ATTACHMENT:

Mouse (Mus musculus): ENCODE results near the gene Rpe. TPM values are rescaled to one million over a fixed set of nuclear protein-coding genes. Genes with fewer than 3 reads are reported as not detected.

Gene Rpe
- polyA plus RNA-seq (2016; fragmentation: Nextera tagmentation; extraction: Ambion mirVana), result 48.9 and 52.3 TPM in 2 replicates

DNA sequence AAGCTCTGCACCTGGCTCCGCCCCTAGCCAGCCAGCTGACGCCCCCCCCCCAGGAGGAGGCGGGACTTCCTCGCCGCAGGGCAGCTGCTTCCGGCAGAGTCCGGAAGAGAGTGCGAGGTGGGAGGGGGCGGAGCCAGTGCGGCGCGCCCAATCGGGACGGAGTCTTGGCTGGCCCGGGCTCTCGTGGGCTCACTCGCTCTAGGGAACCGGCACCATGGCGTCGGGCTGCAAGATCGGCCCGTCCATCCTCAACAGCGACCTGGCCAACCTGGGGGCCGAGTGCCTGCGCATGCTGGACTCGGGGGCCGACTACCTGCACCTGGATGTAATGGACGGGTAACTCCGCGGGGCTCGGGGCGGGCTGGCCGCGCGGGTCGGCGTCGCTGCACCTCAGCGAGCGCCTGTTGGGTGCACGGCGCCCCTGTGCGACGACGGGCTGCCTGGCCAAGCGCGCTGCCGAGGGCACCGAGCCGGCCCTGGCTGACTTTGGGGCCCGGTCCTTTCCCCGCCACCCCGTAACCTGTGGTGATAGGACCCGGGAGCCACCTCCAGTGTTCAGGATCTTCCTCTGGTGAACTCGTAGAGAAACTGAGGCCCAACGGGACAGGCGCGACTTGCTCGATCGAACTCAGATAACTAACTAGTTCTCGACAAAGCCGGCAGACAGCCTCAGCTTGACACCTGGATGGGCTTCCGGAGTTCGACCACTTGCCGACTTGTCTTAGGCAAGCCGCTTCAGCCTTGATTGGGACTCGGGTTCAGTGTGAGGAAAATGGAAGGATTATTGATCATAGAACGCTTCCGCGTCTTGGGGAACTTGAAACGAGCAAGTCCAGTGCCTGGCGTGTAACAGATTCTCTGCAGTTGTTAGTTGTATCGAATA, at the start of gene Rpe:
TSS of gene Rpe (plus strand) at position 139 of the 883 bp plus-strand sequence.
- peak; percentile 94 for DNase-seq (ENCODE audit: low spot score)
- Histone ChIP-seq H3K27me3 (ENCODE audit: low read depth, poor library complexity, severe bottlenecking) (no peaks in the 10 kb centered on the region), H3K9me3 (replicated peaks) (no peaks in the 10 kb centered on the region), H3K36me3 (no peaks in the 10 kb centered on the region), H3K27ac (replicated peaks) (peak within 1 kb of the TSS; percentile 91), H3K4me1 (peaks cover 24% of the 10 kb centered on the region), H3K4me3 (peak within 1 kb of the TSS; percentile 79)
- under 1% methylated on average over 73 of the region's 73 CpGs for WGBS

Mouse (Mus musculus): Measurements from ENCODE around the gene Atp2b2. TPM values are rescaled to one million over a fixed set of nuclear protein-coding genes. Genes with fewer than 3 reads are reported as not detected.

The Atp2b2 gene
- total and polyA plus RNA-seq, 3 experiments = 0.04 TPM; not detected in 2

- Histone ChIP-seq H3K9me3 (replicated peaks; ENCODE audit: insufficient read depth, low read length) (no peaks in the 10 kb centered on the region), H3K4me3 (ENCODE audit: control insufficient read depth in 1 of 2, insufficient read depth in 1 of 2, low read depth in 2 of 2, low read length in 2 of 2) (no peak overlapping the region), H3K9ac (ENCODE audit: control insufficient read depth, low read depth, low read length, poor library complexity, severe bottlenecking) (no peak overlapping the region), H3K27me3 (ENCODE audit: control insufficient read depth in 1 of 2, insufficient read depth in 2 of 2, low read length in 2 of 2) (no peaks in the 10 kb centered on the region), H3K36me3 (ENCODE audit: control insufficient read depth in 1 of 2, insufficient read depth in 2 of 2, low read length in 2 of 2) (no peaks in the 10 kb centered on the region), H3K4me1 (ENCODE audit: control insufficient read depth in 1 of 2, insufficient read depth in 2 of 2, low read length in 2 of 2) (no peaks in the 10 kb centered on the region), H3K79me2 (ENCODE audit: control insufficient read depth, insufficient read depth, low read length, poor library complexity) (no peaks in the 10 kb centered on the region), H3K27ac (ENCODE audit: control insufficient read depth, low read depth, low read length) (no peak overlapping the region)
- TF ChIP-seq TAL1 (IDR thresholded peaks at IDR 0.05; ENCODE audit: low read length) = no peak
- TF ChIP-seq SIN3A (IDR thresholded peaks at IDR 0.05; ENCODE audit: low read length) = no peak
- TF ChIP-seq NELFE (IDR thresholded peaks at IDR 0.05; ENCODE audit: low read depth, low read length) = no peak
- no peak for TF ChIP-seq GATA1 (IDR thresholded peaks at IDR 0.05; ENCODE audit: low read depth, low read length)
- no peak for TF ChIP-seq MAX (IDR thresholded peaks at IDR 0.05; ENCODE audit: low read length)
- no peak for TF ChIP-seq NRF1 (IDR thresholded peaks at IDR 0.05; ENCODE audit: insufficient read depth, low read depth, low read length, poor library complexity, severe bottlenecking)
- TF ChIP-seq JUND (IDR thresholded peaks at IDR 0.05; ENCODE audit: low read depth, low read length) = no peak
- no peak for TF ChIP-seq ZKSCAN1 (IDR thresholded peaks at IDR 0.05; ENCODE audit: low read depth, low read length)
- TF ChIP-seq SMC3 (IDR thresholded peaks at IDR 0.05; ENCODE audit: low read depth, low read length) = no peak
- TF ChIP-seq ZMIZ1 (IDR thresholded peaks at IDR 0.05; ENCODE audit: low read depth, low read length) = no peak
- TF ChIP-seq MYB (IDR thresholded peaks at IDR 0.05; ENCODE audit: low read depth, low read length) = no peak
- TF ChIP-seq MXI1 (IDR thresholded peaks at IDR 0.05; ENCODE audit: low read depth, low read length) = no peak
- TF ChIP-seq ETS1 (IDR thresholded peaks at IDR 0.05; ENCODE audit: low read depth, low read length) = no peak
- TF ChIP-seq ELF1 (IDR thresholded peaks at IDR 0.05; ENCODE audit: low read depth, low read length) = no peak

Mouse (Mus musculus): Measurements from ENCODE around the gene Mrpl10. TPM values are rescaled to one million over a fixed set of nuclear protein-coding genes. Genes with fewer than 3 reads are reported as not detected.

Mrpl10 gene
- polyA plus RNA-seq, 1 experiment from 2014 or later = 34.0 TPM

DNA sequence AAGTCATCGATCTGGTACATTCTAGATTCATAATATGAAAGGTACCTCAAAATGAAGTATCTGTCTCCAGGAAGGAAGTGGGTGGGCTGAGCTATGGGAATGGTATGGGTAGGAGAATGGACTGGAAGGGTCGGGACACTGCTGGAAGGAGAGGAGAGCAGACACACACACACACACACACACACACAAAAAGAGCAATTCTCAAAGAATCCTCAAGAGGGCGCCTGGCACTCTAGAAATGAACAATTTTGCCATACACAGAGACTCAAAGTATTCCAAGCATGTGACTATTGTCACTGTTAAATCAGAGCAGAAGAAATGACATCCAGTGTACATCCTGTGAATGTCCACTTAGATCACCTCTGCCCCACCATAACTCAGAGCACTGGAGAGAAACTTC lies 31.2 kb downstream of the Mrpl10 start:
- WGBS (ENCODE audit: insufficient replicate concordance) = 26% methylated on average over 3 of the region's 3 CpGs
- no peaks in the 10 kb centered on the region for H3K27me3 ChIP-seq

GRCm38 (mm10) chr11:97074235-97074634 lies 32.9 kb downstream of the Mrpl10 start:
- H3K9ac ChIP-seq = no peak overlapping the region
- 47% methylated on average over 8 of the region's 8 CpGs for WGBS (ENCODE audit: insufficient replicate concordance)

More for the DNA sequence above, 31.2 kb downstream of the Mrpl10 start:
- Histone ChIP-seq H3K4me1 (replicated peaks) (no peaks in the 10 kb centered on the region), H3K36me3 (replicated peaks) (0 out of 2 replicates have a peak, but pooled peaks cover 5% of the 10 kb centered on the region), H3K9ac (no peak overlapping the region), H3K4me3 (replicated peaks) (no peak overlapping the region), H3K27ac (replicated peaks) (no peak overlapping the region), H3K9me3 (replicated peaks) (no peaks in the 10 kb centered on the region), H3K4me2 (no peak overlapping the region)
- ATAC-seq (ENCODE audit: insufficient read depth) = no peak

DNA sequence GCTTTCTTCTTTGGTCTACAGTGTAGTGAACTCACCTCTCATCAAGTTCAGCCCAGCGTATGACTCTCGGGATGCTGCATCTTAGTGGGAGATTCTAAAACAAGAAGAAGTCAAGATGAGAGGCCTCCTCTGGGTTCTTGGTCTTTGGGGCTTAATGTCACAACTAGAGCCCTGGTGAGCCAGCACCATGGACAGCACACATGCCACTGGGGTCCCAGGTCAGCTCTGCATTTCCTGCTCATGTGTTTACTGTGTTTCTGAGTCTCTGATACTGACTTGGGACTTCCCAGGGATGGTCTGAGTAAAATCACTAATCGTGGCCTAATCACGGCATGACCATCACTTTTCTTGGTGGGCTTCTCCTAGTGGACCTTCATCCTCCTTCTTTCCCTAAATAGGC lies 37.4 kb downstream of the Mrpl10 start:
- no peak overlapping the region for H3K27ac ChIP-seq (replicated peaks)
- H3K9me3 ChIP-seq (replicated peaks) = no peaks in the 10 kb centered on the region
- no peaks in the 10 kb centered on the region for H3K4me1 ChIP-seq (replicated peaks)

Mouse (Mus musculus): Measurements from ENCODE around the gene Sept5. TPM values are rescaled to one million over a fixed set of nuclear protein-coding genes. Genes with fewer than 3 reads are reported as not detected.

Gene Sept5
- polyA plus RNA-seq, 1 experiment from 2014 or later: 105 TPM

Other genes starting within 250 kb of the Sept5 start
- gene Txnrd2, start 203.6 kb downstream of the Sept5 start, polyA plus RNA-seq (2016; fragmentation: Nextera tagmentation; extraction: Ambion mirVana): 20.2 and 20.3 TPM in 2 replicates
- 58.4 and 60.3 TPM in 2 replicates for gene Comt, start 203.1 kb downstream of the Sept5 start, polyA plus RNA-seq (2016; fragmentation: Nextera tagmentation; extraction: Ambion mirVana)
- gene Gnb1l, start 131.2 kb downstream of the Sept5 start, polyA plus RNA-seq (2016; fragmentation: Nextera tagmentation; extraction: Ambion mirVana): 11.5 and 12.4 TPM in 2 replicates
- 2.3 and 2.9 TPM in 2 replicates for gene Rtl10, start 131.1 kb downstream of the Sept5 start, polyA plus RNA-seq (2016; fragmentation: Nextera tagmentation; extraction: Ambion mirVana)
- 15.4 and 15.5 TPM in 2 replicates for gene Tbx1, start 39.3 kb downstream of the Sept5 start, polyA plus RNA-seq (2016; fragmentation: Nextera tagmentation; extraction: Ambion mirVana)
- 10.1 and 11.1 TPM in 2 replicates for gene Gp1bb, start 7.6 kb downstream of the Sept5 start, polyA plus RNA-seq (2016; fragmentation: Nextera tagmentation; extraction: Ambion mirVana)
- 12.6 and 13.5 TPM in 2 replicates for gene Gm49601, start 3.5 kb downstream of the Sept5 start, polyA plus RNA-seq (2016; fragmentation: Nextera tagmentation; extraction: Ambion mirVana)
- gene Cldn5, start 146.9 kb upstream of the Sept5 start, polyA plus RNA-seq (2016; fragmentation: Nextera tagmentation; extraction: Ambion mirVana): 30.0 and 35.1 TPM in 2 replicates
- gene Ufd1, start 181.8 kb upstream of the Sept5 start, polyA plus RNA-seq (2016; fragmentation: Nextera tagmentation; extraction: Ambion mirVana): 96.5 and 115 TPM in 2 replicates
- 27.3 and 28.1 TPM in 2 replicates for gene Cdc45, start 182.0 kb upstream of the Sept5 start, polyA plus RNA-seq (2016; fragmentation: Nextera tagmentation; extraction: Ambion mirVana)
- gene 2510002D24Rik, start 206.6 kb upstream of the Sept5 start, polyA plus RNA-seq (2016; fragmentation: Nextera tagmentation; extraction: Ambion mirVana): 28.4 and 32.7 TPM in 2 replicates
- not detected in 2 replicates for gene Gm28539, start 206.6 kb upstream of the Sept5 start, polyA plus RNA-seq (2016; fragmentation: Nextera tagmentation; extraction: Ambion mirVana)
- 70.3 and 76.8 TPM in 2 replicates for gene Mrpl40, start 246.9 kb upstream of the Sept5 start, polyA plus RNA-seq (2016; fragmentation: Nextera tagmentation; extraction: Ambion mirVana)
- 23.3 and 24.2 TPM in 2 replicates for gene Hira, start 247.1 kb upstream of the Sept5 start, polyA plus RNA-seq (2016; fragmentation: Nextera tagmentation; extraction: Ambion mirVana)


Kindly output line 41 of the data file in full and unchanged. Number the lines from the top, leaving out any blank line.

- H3K9me3 ChIP-seq (replicated peaks) = no peaks in the 10 kb centered on the region